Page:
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Lewes, Delaware
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August 5, 1994     Cape Gazette
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August 5, 1994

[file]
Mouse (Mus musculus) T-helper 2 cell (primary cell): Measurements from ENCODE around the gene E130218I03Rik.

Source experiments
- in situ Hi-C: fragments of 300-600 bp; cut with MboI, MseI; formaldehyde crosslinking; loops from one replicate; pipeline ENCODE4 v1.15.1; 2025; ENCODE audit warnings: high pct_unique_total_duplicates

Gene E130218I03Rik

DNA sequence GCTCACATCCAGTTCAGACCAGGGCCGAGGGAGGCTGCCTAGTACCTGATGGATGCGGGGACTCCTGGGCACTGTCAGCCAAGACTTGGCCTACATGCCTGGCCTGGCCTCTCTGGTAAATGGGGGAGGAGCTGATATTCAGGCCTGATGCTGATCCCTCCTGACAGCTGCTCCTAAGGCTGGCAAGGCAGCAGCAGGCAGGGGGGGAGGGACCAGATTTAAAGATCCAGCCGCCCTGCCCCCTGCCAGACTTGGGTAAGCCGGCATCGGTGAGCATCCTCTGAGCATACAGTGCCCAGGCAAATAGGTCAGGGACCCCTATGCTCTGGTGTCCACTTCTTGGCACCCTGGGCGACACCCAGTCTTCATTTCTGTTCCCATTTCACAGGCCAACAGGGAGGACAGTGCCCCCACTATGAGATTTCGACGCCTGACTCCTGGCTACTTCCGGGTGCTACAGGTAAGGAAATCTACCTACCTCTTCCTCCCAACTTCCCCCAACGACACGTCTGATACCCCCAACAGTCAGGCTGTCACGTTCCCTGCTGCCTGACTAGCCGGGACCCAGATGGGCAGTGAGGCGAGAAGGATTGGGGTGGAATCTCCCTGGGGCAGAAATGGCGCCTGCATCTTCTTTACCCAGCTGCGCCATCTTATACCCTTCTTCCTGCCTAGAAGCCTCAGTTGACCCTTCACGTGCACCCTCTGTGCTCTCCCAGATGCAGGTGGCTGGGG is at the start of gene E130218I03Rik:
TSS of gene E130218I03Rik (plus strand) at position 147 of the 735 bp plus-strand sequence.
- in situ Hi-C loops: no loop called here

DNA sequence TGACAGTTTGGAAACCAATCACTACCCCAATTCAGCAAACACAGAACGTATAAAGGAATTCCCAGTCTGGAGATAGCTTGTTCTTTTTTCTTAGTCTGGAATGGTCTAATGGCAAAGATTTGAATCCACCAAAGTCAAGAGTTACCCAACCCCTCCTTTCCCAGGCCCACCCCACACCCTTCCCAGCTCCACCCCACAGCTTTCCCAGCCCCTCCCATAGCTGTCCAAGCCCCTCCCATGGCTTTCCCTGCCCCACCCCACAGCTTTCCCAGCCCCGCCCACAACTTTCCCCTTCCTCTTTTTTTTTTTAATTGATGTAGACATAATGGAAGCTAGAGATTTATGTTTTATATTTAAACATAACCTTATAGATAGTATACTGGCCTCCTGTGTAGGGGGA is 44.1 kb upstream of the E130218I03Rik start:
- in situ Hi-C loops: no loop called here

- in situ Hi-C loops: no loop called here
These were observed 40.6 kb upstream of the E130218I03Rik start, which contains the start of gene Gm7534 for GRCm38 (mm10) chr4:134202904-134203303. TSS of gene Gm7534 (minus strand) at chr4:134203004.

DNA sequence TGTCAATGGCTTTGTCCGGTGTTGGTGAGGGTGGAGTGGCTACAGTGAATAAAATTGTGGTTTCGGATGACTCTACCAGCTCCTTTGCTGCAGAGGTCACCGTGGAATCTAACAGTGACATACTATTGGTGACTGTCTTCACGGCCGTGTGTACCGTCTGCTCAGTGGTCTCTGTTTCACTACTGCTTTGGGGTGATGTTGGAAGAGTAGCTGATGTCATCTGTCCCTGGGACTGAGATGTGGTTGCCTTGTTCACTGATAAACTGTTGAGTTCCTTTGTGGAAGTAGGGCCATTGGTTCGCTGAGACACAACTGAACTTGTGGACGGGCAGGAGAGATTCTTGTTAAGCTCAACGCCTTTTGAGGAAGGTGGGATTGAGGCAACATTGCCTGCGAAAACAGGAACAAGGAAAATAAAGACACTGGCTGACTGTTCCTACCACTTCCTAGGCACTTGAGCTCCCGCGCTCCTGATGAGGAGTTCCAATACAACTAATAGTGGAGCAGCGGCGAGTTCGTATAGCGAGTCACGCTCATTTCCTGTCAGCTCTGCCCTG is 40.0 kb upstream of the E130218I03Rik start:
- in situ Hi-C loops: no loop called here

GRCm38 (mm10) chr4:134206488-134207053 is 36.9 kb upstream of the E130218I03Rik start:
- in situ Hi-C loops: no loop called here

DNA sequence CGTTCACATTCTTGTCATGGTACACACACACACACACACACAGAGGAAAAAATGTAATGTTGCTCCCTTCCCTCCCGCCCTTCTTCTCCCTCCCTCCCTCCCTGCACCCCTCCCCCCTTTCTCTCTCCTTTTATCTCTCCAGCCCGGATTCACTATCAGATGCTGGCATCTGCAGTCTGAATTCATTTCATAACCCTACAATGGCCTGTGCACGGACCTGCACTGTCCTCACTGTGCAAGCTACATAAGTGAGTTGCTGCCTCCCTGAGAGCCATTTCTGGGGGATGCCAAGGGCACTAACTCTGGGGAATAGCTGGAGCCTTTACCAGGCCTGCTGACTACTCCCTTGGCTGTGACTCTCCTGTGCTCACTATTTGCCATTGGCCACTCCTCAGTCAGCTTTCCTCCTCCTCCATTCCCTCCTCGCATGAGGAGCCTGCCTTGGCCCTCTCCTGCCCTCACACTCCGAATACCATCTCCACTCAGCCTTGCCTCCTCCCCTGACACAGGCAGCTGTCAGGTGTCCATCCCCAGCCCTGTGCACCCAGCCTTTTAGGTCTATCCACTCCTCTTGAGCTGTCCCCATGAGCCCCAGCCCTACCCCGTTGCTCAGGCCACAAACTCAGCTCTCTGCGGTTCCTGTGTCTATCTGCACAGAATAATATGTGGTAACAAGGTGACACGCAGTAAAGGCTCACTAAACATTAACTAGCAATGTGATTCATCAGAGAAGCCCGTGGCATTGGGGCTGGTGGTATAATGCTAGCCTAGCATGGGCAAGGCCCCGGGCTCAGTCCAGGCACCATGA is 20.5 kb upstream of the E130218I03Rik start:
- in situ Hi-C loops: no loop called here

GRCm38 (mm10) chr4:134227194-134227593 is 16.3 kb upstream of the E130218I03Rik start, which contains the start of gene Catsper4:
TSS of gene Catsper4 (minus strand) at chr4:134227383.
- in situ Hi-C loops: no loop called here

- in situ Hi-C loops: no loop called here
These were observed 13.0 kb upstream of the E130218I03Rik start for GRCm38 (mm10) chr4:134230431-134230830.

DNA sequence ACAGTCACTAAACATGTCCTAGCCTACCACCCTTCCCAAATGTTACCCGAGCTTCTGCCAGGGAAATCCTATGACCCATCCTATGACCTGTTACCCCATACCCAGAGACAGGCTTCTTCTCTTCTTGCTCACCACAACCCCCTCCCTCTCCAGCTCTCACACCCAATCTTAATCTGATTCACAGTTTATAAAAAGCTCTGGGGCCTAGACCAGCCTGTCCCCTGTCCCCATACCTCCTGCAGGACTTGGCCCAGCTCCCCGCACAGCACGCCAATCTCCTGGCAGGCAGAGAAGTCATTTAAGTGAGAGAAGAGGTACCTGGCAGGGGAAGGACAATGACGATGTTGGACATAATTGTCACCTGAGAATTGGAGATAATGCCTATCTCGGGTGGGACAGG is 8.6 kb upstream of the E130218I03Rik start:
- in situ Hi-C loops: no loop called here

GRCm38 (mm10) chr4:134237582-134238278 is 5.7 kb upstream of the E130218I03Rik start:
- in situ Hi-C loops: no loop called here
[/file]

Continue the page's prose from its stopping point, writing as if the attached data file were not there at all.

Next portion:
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2 - CAPE GAZETTE, Friday, August 5 - August II, 1994 Briefly County clamps down on park model trailers Sussex County Council on Tuesday, Aug. 2, placed a morato- rium on park model trailers and they introduced an ordinance which would exclude the trailers from being placed in camp- grounds. The current county ordi- nance does not address park mod- el trailers. Councilman George Cole had previously expressed concern that these park model trailers - similar to a mobile home, but smaller - were growing more popular with people who use campgrounds in Sussex County. His concern was that these trailers could be hooked up to utilities the same as a mobile home and could be lived in year round, with the people living there not paying any county or school taxes. Planning and Zoning director Lawrence Lank told eouncit mem- bers previously that the trailers should not be allowed in camp- grounds located in flood plains, such as Treasure Island Camp- ground just west of Fenwick Is- land, because they cannot easily be moved. Campground operators Denny Quillen, who operates 3 Seasons Camping Resort in Rehoboth Beach, and Bob Raley, who oper- ates Holly Lake Campground near Angola, said the moratorium and proposed ordinance did not affect them because they do not allow park model trailers in the camp- grounds. "We're just not set up to accom- modate them," said Quillen. Jerry Fisk, president of the Delaware Campground Associa- tion, said the park models were growing in popularity among campers, especially seasonal ones. "But the only parks I know where they've been set up is in Treasure Island and Gull's Way CamlS- ground (near Dagsboro)." Dates for public hearings on the proposed ordinance were not available as the Cape Gazette went to press. County loses $35,000 in library funding Sussex County library officials are scrambling after the U.S. De- partment of Education recently in- formed them that their grant appli- cation for $35,000 to fund adult and family literacy program - money that has been provided since 1990 - will not be funded this year. The news prompted Sussex County Administrator Robert Stickels to fire off letters to each of Delaware's Congressional rep- resentatives. "Our program, Project READS, provides one-on-one tutoring for adults reading below the fourth grade level," said Stickels in a let- ter to Senator Joe Biden. "We al- so reach disadvantaged families in our family literacy program to help the parents and provide a means of breaking the cycle of il- literacy. Illiteracy affects all of us. There is a link between illiter- acy and poverty, family violence, crime and other social ills. It is disturbing that the federal govern- ment can fund many projects, but cannot adequately fund such a fundamental need as the ability to read." The news comes on the heels of a recent County Council discus- sion on how better to acclimate foreign workers in Sussex County by providing literacy and English language courses. Rehoboth gets high rating in magazines The Rehoboth Beach-Dewey Beach Chamber of Commerce and City of Rehoboth Beach have both issued announcements that Re- hoboth Beach has been named in the top three beaches providing amenities category in the United States in Cond6 Nast "Traveller" magazine August, 1944 issue. (Others include ClearwateL Fl., South Beach, Miami, FI. and Venice Beach, Ca.) "When 'Traveller' speaks of amenities, they refer to added at- tractions in addition to gorgeous beaches," said Chamber President Susan Krick. "These are not lim- ited to our fabulous boardwalk, but include our unique boutiques and shopping opportunities, vari- ety of eateries, coffee shops and restaurants and accommodations opportunities, from quaint guest houses, B&Bs and neighborhood weekly rentals, to fabulous ho- tels/motels offering soup to nuts service." Rehoboth City Manager Greg Ferrese attributes this recognition "to the abundance of services that Rehoboth Beach has to offer." Also, the "Washingtonian" magazine's summer beach issue boasts that Rehoboth ranks in its readers' top three choices for "fa- vorite beach." "Family Fun" magazine's August, 1994 issue has picked up on the Rehoboth- Dewey Chamber's Sea Witch Halloween Festival and Fiddler's Convention as one of its favorite "fairs and festivals." Krick chalks these kudos up to its marketing strategy for 1994, with one of the year's main goals as tagging Rehoboth-Dewey as "the destination of choice for visi- tors." Calls to the Chamber's au- tomatic voice processing system have increased with inquiries from all 50 states as well as Cana- da and overseas. Cooperative ef- forts with the Delaware Tourism Office and the Sussex County Convention and Tourism Com- mission have enabled the Cham- ber to fine-tune this marketing strategy, she added. Rehoboth ready to appoint new solicitor Following a special executive session Monday, Aug. 1, the Re- hoboth Beach Board of Commis- sioners is expected to officially appoint Walter Speakman as its new solicitor at the Friday, Aug. 12 regular meeting. Board members 'decided to meet with Speakman, who expressed interest in the position, before opening the post up to a general search because he has frequently filled in for Max Terry, the city solicitor who was sworn in as a Superior Court judge last week. Speakman and Terry are with the same law firm, Terry, Terry, Wright and Speakman. Archeologica! survey work put on hold Sussex County Council mem- ber's, already peeved at the amount of money the county has had to spend on what they sometimes call ridiculous archeological stud- ies of areas where construction occurs, vented some of their frus- tration Tuesday, Aug. 2, when they held off on approving a con- tract with a company that will conduct a study on the land where the new county administrative of- fice will be built on The Circle in Georgetown. The contract, for $59,200, was to have been awarded to Dames and Moore, a California-based company which performs archeo- logical studies. But the contract was for a phase one and phase two study, and council members want- ed to know why they were paying for two phases when the second phase may not be required after results from the first phase were compiled. "I want someone in front of us to prove that there's a necessity for doing phase two," said coun- cilman George Cole, who asked county attorney Eugene Bayard if there was any way the county could modify the contract so that just phase one was completed be- fore getting into phase two. The county - or anyone for that matter - is required to have these surveys done any time federal money is involved. Sussex will get a big chunk of federal money for the administrative building, which they hope to break ground for in October of November. County Council will discuss the contract again this Tuesday, Aug. 9, beginning at 10 a.m. in County Council Chambers in the Court- house, Georgetown. Cole donation for dry hydrant nixed by Council County Councilman George Cole wanted to donate $600 from his councilmanic fund to the White House Beach Tenants As- sociation so they could put a dry hydrant at a pond in the mobile home community nestled along Indian River off Long Neck Road. Council members routine do- nate money from their council- manic funds at the end of every County Council session, and each motion is usually passed without much fanfare. Cole's motion to donate $600 died for lack of a sec- ond. The dry hydrant - there's about 150 of them in the county - allow tanker trucks from fire companies to pump out water from the pond to be used to fight fires - whether the fire's in White House Beach or nearby. But Cole's fellow council mem- Trish Vernon photo On hand for the kick off of the eorrogated cardboard recy- cling project in Rehoboth Beach are (1. to r.) Stove Hoult, Re- hoboth businessman who spearheaded the effort; Jim Daimus, Delaware Solid Waste Authority (DSWA) manager;, Duane Kento, owner of D&J Recycling of Milford; Rich Von- Stotton, DWSA recycling manager;, Lee Lott, the new execu- tive director of the Rehoboth Downtown Business Associa- tion; Susan Krick, president of the Rehoboth-Dewey Chamber of Commerce; Greg Ferrese, Rehoboth city manager;, Lana O'Hollaren, outgoing RDBA executive director, and Patty Derrick, RBDA secretary. Rehoboth begins corrugated cardboard recycling effort The City of Rehoboth Beach has embarked upon a joint corru- gated cardboard recycling effort with the Rehoboth Beach Down- town Business Association, the Delaware Solid Waste Authority (DSWA) and D&J Recycling of Milford. This pilot project, in which Steve Hoult from the Rehoboth Subway and Commissioner Dick Darley were instrumental, will be held during August and Septem- ber, with the DSWA reviewing bers and at least one member in the audience, Til Purnell, felt Cole should not donate taxpayer money to a private organization that will only benefit a certain number of individuals. Cole argued back that fire officials had recommend- ed a dry hydrant be installed. Lewes to consider massage law request Lewes Mayor and Council will meet Monday, Aug. 8 at 8 p.m. for their monthly meeting. The pub- lic is invited to attend. Lewes resi- dent Claudia Orr is among those on the agenda for the meeting. Orr is a massage therapist and wants Lewes to look into updating the law relating to "Massage Par- lots". "The present law was passed in 1977," said Orr, "and re- flects an archaic and outdated view of massage. The current law implies some sort of criminal in- tent or background associated with massage. I'd like to be able to practice massage therapy with- out first having to be finger-print- ed. I'd like to get the law amend- ed so I can practice in Lewes and so I can educate about the real health benefits of massage thera- py." Other items on the agenda in- clude: the success with great interest, ac- cording to City Manager Greg Ferrese. A 25-cubic yard dumpster has been placed in the city's recycling area behind the Rehoboth Beach Volunteer Fire Department and only businesses within the city limits, as well as city residents, are encouraged to use the dump- ster to dispose of corrugated card- board only. Cardboard used for cereal boxes, tissues, etc. will not be accepted. Mrs. Anthony Gallo will ask for a sanction against construction work at 128 Bay Ave. According to City Manager Elaine Bisbee, Gallo is concerned about noise from construction work. Lewes has restricted hours for construc- tion work, and allows none on Sunday. Presentation of a financial statement for Lewes for the year ended March 31, 1994. Request on behalf of residents of Dewey Avenue for Lewes to al- low parking on both sides of the street when present construction work is complete. Request on behalf of Bethel United Methodist Church for a tax exemption on its parking lot prop- erty at 119 W. Fourth St. Request on behalf of Mr. and Mrs. Carl F. Keener Jr. for a 99 year extension to their lease on property at 124 Bay Ave. Executive session to discuss potential litigation. Lewes hears facts on phragmites spraying Lewes Council will discuss whether to spray for the control of phragmites on Lewes beach at its Monday, Aug. 8 meeting. Continued on page 3